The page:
I may as well bring up the handguns designed by Ferdinand Mannlicher, as well. The first was the M1894.
This gun was unusual for using a blow-forward mechanism, rather than the blow-back method. The barrel would actually move forward to cause the pistol to cycle.
This was changed to a blow-back mechanism for subsequent Mannlicher designs, which were built by Steyr of Austria, and marketed as Steyr-Mannlicher pistols.
But although they possessed functionality, along with good looks, none of these pistols were very popular with gun buyers
Eventually, all the early ideas for semi-auto pistol design culminated in the 1908 Luger 9mm (whose toggle link was, itself, adapted from the Borchardt, and that idea was borrowed from the Maxim machine gun), and the 1911 Browning .45.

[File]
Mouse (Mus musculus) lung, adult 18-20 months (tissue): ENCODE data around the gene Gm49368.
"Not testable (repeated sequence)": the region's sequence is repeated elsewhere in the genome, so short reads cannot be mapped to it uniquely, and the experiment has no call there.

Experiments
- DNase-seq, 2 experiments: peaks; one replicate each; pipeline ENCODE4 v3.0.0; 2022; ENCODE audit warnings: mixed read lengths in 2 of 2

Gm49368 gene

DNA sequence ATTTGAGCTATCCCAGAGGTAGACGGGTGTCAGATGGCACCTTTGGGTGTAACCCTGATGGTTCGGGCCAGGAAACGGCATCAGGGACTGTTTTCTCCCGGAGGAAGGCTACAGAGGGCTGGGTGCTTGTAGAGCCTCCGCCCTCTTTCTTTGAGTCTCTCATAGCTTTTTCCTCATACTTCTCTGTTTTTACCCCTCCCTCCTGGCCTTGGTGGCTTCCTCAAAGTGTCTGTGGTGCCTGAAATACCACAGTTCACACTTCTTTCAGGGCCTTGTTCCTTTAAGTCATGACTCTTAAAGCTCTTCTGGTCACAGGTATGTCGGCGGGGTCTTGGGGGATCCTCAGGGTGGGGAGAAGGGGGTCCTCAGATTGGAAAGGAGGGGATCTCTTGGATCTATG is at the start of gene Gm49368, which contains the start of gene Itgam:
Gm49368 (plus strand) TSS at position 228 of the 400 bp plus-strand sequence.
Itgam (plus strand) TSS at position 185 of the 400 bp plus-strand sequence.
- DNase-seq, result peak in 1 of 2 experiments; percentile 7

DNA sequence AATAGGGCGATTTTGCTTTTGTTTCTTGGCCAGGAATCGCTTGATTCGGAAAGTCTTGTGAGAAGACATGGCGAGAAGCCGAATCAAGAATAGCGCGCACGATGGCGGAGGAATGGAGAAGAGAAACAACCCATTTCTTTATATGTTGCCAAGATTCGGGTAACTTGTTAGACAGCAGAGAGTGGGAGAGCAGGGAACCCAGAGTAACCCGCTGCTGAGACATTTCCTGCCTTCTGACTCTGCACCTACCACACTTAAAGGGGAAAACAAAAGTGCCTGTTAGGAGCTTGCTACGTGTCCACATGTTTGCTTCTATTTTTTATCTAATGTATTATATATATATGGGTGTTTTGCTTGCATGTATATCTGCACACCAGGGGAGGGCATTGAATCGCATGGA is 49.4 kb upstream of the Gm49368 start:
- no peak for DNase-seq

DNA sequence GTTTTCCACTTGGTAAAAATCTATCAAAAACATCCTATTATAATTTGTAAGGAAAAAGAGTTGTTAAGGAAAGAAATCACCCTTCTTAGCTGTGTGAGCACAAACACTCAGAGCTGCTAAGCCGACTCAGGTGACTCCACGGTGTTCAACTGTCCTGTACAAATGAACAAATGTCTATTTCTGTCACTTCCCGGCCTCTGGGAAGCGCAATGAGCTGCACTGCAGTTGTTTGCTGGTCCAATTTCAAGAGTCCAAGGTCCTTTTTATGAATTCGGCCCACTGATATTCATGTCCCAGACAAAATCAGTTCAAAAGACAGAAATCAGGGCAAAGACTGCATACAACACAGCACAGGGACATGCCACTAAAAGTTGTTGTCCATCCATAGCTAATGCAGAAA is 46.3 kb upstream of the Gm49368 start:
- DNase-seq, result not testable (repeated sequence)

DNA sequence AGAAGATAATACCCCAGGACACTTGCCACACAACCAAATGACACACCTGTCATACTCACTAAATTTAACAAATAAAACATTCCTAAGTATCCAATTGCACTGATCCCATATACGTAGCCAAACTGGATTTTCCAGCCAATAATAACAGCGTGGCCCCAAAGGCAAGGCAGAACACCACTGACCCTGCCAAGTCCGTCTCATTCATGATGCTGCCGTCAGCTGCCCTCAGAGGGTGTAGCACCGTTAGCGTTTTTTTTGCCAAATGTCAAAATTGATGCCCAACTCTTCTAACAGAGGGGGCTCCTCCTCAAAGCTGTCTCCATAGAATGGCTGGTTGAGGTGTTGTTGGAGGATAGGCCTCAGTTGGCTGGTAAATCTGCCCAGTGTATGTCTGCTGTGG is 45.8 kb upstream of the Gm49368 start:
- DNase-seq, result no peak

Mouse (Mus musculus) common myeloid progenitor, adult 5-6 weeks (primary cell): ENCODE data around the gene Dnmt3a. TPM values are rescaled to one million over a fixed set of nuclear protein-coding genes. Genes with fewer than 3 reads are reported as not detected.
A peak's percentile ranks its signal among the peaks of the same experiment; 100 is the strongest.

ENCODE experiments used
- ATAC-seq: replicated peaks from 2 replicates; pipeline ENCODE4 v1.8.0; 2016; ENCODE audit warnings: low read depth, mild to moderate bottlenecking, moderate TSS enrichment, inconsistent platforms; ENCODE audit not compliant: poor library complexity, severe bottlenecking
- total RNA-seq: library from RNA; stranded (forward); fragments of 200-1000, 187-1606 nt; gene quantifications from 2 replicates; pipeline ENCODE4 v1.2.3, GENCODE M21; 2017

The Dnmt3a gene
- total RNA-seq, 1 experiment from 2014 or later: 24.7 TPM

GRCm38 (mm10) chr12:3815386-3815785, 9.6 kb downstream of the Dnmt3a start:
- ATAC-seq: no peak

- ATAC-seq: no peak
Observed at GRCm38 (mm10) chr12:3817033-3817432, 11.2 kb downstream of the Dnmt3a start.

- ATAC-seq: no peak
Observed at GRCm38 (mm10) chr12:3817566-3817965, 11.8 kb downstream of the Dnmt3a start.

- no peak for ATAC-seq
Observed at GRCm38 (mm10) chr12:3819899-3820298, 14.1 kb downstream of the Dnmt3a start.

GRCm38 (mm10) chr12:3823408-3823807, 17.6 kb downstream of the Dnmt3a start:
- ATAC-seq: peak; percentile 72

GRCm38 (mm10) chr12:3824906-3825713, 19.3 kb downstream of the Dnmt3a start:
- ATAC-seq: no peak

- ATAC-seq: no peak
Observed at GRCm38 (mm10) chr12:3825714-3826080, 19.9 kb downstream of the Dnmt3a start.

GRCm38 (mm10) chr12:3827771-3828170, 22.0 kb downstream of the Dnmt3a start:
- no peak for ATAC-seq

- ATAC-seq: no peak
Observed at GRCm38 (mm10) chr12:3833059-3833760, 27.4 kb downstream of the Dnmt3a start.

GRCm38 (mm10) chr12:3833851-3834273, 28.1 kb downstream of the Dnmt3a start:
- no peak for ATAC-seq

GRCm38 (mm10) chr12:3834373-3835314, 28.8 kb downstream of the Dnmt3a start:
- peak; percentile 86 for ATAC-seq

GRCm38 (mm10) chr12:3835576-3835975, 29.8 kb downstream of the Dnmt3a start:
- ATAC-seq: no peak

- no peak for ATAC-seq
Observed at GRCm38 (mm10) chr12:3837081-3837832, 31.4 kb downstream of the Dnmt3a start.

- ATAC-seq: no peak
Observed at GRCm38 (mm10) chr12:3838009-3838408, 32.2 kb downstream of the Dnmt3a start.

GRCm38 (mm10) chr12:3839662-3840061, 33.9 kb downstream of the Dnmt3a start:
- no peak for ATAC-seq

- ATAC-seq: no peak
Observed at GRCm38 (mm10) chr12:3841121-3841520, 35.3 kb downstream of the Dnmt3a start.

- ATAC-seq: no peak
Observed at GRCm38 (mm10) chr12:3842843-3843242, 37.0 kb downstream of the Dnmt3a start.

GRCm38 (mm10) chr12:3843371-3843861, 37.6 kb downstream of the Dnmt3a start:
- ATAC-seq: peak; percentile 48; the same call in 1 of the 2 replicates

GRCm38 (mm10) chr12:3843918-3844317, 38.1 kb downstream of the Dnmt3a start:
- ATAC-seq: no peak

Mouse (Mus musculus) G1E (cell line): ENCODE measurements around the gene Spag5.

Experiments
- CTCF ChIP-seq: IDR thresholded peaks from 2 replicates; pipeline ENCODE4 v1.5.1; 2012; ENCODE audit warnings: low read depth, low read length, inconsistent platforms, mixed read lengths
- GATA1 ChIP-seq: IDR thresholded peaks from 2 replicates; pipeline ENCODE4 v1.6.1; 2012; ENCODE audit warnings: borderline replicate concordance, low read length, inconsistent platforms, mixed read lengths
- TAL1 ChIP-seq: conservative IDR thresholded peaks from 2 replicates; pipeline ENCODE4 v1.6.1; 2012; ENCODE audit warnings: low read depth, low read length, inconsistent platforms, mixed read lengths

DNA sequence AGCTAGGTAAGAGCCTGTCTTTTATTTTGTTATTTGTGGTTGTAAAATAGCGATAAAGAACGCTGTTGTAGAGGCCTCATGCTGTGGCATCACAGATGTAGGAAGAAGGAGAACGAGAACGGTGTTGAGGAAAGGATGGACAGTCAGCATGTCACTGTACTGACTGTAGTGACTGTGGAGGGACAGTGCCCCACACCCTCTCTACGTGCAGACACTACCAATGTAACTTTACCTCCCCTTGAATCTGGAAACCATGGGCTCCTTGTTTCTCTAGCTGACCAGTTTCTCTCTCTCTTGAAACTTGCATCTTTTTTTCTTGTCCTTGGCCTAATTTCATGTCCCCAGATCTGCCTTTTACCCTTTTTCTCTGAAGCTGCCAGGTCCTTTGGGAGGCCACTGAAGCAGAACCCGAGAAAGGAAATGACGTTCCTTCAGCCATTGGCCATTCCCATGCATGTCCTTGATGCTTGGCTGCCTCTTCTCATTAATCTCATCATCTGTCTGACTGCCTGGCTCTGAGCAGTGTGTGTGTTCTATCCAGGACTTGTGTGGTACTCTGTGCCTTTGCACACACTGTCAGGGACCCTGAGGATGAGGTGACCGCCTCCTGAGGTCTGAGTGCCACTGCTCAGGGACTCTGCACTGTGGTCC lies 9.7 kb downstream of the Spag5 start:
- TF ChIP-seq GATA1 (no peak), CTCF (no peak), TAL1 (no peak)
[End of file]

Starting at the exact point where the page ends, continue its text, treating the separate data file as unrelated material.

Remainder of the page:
Perhaps I should point out that the primary goal of firearm manufacturers at the time was to sell their goods to some country's military. This would mean thousands, perhaps tens of thousands (or even more) of sales, which would mean huge profits. Sales to civilians, or even law enforcement agencies, couldn't come close, even in the USA, where per capita gun ownership was well above any European country. Without military contracts, models were often discontinued as soon as a factory's capabilities were needed for something the management believed would be more profitable. (Many European countries were basically spoiling for war at that time, and building up their military resources. It all broke loose in what we now call World War One.)